CHAPTER 11: EMOTION AND HEALTH What Is Emotion? How Are Your Feelings? Unpleasant Emotions Outnumber Pleasant Ones Emotions Serve Important Functions Everyone Wants to Feel Good--But What Is "Feeling Good"? Are Some Emotions "Basic"? Basic Emotions Are Primary Basic Emotions Are Affected by Culture Deception Is Linked to Emotion and Cognition How Do Psychologists Explain Emotion? Early Theories: Which Comes First, Feeling or Emotion? Cognitive Theories Stress Interpretation of Events Some Emotional Experiences May Bypass Cognition Embodied Emotion: The Body Is the Mind Which Theory of Emotion Is "Right"? How Do People Deal with Anger? Anger Is Common, Varied, and Dangerous "Venting" Is Not an Effective Strategy for Dealing with Anger **Living Psychology: To Forgive Is Human as Well as Divine** Who Is Happy (and Why)? Most People Are Reasonably Happy When Money Buys Happiness When Money Buys Unhappiness Happiness "Set Points" Are Not Set in Stone What Makes People Happy What Is Stress? Stress Is a Response to Challenging or Threatening Events We Need Stress The Stress Response Involves Activation and Adaptation Hans Selye and the GAS Model Tend and Befriend: The Female Fight or Flight? Ethnic Minorities Experience Unique Stressors Does Stress Cause Illness? Stress Affects Immune Systems **At the Forefront: Placebo: Treatment or Non-Treatment?** Coping: How Can Stress Be Managed? Optimism Aerobic Exercise Meditation **Living Psychology: How to Meditate** Social Support Religion and Spiritual Life If All Else Fails, Get a Dog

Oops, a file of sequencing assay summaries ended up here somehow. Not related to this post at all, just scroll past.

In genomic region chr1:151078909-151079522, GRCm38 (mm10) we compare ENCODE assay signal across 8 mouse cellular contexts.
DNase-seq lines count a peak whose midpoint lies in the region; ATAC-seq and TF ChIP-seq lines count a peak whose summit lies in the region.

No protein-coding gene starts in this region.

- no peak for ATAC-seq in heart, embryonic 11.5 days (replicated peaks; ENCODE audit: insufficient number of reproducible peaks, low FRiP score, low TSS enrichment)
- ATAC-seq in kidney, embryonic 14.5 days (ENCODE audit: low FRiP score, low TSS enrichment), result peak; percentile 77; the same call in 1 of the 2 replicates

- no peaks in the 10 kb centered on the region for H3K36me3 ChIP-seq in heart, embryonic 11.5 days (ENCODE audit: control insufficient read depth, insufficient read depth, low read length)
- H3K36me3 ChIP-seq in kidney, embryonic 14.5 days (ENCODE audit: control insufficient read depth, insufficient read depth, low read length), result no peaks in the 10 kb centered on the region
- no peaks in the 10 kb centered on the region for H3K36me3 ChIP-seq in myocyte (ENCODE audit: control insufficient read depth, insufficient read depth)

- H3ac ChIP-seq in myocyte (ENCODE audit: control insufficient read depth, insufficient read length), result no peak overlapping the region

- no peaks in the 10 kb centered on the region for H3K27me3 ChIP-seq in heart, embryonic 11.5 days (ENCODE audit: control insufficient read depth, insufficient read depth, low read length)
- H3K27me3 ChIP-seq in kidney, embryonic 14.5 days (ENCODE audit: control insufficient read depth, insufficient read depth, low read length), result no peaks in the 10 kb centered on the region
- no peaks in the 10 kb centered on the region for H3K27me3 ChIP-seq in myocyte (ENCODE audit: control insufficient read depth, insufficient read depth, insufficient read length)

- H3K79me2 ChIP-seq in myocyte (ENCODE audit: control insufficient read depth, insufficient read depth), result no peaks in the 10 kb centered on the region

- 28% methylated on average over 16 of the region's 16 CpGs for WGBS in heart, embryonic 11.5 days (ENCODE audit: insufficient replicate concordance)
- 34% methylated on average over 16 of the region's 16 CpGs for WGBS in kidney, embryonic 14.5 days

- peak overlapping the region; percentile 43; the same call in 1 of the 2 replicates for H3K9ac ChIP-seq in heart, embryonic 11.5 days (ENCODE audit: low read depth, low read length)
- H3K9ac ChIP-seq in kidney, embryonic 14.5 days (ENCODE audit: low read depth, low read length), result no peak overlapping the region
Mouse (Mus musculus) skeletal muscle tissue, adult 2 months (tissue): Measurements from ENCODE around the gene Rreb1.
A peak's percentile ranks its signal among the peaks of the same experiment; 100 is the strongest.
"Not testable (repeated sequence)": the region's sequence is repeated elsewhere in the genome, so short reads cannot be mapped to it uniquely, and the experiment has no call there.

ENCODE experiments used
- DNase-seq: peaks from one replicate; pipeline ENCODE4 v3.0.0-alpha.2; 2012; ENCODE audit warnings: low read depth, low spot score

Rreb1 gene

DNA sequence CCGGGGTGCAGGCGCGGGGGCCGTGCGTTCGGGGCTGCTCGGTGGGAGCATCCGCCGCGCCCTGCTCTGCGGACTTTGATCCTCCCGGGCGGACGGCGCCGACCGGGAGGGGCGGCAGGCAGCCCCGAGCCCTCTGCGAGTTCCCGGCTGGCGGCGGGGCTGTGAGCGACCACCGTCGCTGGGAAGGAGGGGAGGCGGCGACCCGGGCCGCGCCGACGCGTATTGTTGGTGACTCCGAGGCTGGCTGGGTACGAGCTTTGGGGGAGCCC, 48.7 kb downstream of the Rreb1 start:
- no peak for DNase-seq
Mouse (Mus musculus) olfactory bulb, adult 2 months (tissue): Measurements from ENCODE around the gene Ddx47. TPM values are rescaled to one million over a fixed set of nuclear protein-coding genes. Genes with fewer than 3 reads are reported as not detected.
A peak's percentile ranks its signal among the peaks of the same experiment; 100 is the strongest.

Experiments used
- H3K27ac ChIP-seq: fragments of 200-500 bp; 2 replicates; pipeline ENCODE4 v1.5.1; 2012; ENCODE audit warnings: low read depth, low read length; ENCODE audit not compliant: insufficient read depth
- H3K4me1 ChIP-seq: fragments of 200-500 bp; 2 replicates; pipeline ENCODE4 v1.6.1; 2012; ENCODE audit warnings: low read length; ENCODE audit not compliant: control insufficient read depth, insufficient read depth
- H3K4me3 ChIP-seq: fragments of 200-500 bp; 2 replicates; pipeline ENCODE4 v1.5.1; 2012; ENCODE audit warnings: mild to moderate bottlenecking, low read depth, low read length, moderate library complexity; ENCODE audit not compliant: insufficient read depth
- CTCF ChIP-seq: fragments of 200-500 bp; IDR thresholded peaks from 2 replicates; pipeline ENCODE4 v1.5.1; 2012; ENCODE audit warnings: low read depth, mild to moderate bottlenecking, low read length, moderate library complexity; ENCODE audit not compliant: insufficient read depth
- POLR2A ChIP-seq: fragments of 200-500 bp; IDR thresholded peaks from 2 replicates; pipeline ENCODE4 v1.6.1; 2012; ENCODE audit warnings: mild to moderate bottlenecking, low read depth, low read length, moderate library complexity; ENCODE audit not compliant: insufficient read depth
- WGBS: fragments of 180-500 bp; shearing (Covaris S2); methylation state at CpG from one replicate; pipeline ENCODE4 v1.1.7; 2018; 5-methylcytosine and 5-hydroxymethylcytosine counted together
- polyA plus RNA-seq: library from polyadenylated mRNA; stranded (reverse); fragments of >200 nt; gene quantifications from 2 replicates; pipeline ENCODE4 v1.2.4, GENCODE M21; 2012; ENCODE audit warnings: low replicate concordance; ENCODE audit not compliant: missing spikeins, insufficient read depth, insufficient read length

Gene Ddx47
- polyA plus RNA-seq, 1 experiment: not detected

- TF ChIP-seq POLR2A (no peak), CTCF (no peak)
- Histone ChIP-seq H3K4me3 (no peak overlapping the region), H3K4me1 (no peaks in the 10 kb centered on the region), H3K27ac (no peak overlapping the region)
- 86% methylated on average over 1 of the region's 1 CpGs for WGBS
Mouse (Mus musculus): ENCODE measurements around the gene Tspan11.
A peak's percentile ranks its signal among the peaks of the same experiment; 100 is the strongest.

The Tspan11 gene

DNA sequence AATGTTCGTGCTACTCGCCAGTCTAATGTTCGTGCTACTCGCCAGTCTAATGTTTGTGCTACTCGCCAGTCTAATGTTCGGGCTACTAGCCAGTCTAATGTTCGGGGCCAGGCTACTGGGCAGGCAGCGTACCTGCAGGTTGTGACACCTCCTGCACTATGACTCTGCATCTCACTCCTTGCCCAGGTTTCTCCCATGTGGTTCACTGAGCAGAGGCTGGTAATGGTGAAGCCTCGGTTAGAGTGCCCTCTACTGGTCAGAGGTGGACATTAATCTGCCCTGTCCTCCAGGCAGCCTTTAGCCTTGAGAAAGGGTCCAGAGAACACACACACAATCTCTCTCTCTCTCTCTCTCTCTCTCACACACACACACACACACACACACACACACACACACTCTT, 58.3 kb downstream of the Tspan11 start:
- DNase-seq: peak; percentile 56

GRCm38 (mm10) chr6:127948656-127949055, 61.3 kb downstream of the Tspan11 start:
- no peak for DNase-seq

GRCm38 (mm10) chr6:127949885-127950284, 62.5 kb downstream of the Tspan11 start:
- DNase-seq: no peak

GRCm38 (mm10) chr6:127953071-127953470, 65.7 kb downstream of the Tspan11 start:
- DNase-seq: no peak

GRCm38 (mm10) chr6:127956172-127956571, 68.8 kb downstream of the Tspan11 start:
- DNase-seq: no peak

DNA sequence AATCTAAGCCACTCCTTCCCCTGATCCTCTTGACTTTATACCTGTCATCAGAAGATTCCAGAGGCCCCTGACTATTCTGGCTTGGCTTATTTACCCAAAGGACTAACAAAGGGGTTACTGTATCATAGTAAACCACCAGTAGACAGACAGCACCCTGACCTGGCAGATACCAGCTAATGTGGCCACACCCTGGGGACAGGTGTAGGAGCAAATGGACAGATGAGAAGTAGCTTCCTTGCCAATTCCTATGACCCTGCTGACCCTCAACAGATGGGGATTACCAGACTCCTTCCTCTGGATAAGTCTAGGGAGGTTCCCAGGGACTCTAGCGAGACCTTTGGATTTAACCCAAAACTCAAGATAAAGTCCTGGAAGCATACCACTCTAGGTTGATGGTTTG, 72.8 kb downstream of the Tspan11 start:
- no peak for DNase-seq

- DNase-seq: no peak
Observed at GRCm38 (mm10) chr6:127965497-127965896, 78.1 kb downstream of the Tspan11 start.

CHAPTER 12: PERSONALITY What Is Personality? Like All Others, Some Others, and No Other Organized, Integrated and Relatively Enduring What Are the "Grand Theories" of Personality? Sigmund Freud and Psychoanalysis: The Life of the Unconscious Mind The Neo-Freudians: Keeping the Baby, Throwing out the Bathwater The Behaviorists: Personality Is a Learning Experience The Humanists: Faith in Humankind **Critical Thinking about Psychology: Self-Esteem: It Feels Good, but What Does It Actually Do?** Winds of Change How Do Traits and Situations Affect Personality? Traits Describe--but Do Not Explain--Personality **Living Psychology: What Is Your Big Five Score?** Situations Can Powerfully Influence Behavior Traits and Situations Form Revealing Patterns Social-Cognitive Theories: Creating Your Own Personality **Critical Thinking about Psychology: Astrology: Is Personality in the Stars?** How Do Genes, Environments, and Culture Influence Personality? Genes Play an Important Role in Personality Development Nonshared Environments Are Equally Important Culture Influences Personality, But In Unexpected Ways How Is Personality Measured? Projective Tests Interpret Personality Objective Tests Are Constructed Empirically How Much Does Personality Change over Time? Traits Are Surprisingly--but Not Entirely--Stable Other Aspects of Personality May Also Change